Will Annie be able to discover the painting’s truth without losing her life? Can she make it as a private chef? Will romance bloom with Jesse, the besotted artist she’s holding at arm’s length? These are just a few of the questions that will keep you turning pages long past bedtime.

Fat and satisfying, this delightful novel should appeal to everyone who enjoys a well-told, pacey story with likable central characters and just enough acid to keep things from becoming cloying.

The Green Road by Anne Enright / Jonathan Cape / £17.99 hardback also available as an ebook

Two things before I begin:

1. I am a big fan of Anne Enright’s, so this was never going to be an entirely objective review. 2. I have interviewed her twice, once for The Scotsman and once at the Edinburgh International Book Festival. But we’re not friends, we don’t hang out, so I’m not violating my No Mates rule.

********

With one word Enright yanked me in as surely as if she’d hooked a crook around my neck. That word, the first, is “Later.”

What do you mean later? What happened? What is happening? How can you start in the middle?

But she can, she can. For anyone who needed convincing (many do not), The Green Road – especially its first half – is above all a showcase of Enright’s technical prowess. She is so assured that she can play, folding and unfolding time as if it was an origami swan, sliding from that “Later” back several hours and then further back before subtly returning to the point of origin without losing the sense, vital to all compelling books, of moving steadily forward. And not once are readers confused about what’s happening.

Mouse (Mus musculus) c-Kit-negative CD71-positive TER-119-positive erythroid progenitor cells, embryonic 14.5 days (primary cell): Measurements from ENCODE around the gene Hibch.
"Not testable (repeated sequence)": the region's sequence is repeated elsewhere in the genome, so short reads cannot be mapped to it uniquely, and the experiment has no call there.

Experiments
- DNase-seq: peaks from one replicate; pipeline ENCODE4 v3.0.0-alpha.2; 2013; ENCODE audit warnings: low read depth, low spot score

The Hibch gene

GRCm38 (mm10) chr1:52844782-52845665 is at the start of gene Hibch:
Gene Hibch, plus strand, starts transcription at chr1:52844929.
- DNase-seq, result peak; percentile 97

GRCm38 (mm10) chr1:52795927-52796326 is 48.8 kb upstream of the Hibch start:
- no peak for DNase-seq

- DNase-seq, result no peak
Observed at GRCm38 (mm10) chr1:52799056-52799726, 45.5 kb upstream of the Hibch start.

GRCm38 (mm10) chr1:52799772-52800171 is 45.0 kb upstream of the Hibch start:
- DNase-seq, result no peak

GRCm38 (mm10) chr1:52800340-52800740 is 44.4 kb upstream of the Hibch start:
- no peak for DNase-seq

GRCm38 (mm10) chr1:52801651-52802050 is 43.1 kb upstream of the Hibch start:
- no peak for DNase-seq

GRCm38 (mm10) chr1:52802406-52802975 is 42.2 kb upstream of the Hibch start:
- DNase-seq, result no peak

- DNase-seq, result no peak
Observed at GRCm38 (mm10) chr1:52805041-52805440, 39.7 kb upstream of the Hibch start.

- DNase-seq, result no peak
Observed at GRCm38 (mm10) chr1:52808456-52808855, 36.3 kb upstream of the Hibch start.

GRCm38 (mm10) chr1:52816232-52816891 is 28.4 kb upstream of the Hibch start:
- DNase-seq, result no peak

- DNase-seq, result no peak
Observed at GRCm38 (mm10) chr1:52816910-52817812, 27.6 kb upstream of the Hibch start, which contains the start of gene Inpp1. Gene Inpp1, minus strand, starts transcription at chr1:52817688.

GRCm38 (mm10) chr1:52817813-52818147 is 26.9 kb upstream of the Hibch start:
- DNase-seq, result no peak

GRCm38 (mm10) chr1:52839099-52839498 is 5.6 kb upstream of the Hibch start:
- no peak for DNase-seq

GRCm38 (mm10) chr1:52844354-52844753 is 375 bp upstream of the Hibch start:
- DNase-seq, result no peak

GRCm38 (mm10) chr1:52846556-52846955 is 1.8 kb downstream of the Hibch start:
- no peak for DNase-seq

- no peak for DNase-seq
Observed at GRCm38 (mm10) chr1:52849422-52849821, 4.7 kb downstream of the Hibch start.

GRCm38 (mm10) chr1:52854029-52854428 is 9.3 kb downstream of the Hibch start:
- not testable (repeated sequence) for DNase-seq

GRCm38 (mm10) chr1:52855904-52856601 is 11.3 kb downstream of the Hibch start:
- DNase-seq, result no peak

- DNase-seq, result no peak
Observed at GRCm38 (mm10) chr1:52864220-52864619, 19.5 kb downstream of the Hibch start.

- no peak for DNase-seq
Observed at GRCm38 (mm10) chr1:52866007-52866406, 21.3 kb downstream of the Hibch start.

Before discussing the second chapter – which brought me out of my seat to applaud – perhaps we’d better have a précis. Like her Booker winner, The Gathering, The Green Road is a family saga. It concerns the geographically scattered children of Rosaleen Madigan, who come together when summoned for a reunion – and confrontation – during Christmas, 2005.

Rosaleen is a monster. A beauty, even in old age, she rules her roost by being impossible to please, which naturally makes everyone all the keener to attempt it. She retreats from life’s disappointments by taking to her bed and inventing ailments. Yet ensconced in her beautiful old house, in comfortable circumstances, what can she legitimately be disappointed about? That she married for love (and passion) but married “beneath her”? That her eldest son wants to be a priest (or so he thinks)? That her children’s children call her Gran, “a word which made her skin crawl”?

We all know Rosaleens. If she replaced self-absorption with self-awareness she’d remedy the situation in no time, but she has no genuine interest in being happy. Her sort sets the bar high in order to resent those who cannot clear it and, I suspect, as an excuse for her own inertia. She is manipulative, demanding — and magnetic. As twelve-year-old Hanna notes, “there was very little of herself that their mother held back. Her children were never what you might call ‘spared’.”